Old Madiwala Someshwara Temple, Bangalore

Old Madiwala Sri Someshwara Temple located in Bangalore city (also Bengaluru), Karnataka, India is dedicated to the deity Someshwara (the Hindu god Shiva). It is one among the oldest temples in the city and dates back to the Chola Empire period.[1] The temple belongs to the early 12th century.(1247 AD).

Old Madiwala Someshwara Temple, Bangalore
DeityLord Someshwara

The temple houses a "Swayambu" Shiva lingam in it Sanctum Sanctorum (Shiva lingam formed by natural Rock Formation). But unlike other ancient temples in Bangalore, this temple is in good shape and cared well by people around. This shows the real strength people have in protecting our heritage without outside help. It is very powerful and Ancient temple.

Inscriptions in TamilEdit

The Someshware temple at Madivala is one of Bangalore's oldest, dating back to the Chola period. There are a number of Tamil and Grantha inscriptions on the outer walls of the temple. The oldest of these inscriptions dates to 1247 AD talks about a land grants "below the big tank of Vengalur" by a Veppur (modern Begur) resident. Other inscriptions also talk about other land grants including those done during the reigns of Ballala III and Rajendra Chola. Another instrciption dated 1365 talks about land grand at Tamaraikkirai (which translates to 'lotus pond bank' in Tamil, and according to HS Gopala Rao, Secretary of the Karnataka Itihasa Academy refers to the present day Tavarekere suburb.[2][3]

Vengalur (present day 'Veppur' (Begur))Edit

Begur is referred Veppur in the inscription. Some of the Tamil words starting with a 'va' are pronounced in Kannada as 'ba'[2][3][5]

Tamaraikkirai (present day Taverekere)Edit

From inscriptions(1365 AD), it is known that Taverekere was once called Tamaraikkirai.Tamaraikkirai meaning 'the banks of the lotus pond' in Tamil language[6]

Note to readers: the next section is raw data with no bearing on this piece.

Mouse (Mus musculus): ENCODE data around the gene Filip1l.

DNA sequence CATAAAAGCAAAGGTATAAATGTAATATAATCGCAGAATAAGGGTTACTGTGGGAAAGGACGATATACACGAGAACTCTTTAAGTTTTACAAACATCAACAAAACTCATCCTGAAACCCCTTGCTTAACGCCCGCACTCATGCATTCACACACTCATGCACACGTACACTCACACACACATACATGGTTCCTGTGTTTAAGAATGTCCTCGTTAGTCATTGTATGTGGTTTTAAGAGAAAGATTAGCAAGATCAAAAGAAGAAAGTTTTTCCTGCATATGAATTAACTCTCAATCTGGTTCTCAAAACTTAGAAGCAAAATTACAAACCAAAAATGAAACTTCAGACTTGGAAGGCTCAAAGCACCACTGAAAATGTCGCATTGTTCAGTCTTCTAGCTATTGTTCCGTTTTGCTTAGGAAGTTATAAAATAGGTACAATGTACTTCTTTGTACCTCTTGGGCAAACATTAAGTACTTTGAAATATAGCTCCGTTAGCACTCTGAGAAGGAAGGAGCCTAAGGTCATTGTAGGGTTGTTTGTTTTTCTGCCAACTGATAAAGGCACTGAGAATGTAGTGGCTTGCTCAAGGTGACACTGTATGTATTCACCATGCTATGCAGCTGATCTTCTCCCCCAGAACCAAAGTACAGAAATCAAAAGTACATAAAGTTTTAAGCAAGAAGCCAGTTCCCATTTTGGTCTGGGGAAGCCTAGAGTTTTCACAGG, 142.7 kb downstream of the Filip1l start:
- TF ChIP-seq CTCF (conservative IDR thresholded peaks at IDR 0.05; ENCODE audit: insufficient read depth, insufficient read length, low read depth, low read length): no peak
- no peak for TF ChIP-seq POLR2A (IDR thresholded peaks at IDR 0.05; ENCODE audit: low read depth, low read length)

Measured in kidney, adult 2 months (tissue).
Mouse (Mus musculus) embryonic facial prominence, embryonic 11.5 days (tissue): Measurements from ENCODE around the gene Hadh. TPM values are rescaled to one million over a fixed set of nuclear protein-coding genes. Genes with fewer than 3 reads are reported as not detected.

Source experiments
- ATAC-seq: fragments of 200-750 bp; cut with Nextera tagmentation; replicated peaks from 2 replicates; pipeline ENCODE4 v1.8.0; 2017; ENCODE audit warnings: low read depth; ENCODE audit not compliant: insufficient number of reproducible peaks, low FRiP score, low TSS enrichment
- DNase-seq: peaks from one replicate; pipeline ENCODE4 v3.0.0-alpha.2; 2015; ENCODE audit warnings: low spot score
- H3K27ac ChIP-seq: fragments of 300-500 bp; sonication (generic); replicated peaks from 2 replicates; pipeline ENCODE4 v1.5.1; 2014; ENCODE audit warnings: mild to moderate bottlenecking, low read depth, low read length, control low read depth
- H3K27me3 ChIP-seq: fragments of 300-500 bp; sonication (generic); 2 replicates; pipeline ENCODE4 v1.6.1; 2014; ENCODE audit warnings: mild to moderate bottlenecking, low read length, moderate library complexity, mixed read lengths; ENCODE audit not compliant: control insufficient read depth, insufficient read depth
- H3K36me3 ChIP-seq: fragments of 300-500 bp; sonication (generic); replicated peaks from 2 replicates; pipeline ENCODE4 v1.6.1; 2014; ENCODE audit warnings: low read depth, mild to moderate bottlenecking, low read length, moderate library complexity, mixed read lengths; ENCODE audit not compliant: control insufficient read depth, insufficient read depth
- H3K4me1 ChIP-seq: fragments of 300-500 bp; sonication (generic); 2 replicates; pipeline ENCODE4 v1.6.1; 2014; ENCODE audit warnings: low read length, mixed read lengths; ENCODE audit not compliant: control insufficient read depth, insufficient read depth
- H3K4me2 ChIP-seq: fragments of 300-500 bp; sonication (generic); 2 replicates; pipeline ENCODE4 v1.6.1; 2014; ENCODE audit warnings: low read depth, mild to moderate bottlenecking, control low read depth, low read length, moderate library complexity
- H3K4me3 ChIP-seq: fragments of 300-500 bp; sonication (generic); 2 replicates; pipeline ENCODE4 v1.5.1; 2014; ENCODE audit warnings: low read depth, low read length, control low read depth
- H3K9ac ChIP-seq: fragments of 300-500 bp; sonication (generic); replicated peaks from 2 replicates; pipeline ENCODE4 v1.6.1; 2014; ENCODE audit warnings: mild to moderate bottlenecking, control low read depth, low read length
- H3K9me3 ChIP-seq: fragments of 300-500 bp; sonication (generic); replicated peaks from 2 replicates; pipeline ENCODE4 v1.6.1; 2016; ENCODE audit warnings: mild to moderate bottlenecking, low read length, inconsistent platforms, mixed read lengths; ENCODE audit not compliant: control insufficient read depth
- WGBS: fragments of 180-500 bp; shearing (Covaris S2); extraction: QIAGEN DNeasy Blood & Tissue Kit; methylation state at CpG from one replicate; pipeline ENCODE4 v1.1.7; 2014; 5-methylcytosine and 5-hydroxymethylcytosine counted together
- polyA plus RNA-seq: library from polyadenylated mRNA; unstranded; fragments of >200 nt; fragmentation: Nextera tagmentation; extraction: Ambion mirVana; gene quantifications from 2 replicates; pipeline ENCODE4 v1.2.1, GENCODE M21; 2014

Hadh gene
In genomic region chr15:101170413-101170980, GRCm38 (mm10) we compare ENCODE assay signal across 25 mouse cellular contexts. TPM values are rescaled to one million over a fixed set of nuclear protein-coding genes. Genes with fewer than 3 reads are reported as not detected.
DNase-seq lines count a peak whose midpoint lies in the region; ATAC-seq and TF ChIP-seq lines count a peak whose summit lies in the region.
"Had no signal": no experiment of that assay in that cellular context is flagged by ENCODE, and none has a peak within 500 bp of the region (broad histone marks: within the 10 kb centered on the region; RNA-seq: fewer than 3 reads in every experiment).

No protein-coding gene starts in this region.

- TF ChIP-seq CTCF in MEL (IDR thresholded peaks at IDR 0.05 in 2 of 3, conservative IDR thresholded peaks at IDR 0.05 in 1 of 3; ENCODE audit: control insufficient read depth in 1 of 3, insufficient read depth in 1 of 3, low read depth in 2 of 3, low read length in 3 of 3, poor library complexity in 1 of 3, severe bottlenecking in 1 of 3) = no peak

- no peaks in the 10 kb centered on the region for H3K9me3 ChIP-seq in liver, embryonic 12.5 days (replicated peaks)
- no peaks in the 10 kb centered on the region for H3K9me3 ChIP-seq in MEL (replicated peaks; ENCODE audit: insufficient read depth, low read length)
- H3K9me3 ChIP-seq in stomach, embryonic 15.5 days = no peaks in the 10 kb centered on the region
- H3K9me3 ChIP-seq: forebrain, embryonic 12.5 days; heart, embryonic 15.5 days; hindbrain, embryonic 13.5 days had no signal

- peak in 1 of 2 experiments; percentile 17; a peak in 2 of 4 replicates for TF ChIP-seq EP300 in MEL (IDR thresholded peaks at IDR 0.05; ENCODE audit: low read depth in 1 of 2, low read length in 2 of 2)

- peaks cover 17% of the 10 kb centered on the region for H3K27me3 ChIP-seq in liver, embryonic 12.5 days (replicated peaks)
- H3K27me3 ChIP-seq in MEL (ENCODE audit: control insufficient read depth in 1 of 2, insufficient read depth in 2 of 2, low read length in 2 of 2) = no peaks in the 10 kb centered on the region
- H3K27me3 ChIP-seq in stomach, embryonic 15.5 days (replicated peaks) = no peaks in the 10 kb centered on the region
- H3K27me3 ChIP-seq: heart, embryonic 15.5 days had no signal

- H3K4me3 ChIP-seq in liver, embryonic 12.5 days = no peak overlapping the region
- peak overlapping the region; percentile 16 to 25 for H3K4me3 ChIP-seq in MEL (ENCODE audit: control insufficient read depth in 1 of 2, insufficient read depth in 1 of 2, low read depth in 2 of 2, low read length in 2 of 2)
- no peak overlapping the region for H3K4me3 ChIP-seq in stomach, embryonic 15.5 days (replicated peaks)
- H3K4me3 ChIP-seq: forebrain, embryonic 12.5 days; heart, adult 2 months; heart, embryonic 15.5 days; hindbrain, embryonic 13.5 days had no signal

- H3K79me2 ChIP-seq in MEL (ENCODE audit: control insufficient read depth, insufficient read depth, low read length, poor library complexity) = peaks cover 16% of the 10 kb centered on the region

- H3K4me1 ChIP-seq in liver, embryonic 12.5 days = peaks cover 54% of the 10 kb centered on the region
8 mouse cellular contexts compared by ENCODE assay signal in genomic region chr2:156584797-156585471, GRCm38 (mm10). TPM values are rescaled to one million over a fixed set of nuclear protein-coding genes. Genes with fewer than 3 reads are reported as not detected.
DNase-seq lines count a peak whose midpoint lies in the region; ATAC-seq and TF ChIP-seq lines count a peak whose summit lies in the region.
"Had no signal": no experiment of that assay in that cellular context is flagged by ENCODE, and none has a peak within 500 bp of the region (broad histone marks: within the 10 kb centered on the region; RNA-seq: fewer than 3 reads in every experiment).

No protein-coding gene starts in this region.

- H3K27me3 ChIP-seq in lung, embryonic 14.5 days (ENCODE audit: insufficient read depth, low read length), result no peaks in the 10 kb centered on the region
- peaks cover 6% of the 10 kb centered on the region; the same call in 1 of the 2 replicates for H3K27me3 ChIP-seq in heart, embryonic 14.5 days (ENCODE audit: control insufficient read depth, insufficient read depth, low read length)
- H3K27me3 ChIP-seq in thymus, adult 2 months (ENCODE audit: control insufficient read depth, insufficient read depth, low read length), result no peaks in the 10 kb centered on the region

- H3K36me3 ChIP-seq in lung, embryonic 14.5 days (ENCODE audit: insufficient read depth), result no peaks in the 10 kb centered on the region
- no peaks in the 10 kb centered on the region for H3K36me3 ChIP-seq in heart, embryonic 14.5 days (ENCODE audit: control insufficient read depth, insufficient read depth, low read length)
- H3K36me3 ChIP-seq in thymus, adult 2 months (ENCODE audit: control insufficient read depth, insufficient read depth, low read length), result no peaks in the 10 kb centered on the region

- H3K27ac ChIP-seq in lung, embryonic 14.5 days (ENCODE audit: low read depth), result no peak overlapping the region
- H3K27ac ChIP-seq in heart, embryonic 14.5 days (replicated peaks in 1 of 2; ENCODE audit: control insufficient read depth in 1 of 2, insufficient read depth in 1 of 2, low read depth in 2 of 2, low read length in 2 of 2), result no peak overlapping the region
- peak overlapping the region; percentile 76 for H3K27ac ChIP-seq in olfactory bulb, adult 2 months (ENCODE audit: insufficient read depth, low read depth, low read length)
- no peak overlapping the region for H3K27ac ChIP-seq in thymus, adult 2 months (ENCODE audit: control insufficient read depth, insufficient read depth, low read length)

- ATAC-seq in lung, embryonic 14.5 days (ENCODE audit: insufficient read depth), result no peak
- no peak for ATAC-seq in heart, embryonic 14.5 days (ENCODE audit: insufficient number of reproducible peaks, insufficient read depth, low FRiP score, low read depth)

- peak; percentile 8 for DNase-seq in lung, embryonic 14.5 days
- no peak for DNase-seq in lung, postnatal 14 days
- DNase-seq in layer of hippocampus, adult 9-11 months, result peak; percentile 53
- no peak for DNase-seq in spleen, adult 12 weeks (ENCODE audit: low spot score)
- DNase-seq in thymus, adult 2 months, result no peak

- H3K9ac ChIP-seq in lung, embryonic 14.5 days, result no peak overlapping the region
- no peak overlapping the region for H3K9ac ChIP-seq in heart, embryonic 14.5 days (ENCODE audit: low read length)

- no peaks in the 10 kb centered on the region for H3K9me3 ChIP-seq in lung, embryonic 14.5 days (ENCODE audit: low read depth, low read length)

Special daysEdit

Maha Shivratri : Celebrated every year on Month of February in the Krishna Paksha (waning moon) of the month of Maagha (as per Shalivahana) or Phalguna (as per Vikrama) in the Hindu Calendar (that is, the night before and day of the new moon).

Pradosham : Occurs once in every 15 days and considered most auspicious by Shaivites, it occurs almost 2 days before either Amavasya (black moonday) or Pournima (full moon day).



  1. ^ "Chola Dynasty Temple". The Times of India. Archived from the original on 16 June 2013.
  2. ^ a b Iyer, Meera (20 July 2009). "Ancient temple; bustling junction". Deccan Herald. No. Bangalore. Retrieved 4 January 2015.
  3. ^ a b Srikumar, S (12 March 2014). Kolar Gold Field: (Unfolding the Untold) (International ed.). Partridge Publishing. p. 57. ISBN 978-1482815078. Retrieved 18 January 2015.
  4. ^ Rice, Benjamin Lewis (1894). Epigraphia Carnatica: Volume IX: Inscriptions in the Bangalore District. Mysore State, British India: Mysore Department of Archaeology. Retrieved 5 August 2015.
  5. ^ a b "A Temple, God's Home, Is Even More Than That". HINDUISM TODAY. Retrieved 11 June 2013.
  6. ^ a b c "Ancient temple; bustling junction". Deccan Herald. Archived from the original on 2 February 2014.